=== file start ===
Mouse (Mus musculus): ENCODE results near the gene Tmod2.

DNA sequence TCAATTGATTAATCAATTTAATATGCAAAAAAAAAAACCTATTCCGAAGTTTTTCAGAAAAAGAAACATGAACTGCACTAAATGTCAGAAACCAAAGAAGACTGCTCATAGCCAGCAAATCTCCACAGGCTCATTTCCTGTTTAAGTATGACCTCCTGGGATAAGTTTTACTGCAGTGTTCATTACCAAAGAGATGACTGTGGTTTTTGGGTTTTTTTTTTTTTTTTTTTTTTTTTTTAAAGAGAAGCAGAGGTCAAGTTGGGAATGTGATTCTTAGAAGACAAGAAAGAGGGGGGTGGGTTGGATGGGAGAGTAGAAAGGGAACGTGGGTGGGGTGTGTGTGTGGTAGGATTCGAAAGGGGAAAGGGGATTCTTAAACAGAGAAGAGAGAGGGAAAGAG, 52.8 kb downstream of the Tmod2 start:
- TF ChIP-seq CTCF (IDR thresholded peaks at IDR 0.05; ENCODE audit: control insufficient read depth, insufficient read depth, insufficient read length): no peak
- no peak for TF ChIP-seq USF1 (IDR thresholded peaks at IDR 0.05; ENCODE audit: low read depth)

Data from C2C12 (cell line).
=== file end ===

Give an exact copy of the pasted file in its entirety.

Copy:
Mouse (Mus musculus): ENCODE results near the gene Tmod2.

DNA sequence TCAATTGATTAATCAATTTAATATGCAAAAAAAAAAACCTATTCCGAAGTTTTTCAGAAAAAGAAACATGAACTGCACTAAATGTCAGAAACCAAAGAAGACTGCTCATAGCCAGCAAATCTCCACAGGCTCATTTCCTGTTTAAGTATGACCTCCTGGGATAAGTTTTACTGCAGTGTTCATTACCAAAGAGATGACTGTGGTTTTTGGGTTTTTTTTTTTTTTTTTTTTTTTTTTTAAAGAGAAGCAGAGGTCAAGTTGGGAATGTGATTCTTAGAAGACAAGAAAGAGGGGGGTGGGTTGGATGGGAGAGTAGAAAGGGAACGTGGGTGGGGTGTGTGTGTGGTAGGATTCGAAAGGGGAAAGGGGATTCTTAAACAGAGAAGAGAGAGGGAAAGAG, 52.8 kb downstream of the Tmod2 start:
- TF ChIP-seq CTCF (IDR thresholded peaks at IDR 0.05; ENCODE audit: control insufficient read depth, insufficient read depth, insufficient read length): no peak
- no peak for TF ChIP-seq USF1 (IDR thresholded peaks at IDR 0.05; ENCODE audit: low read depth)

Data from C2C12 (cell line).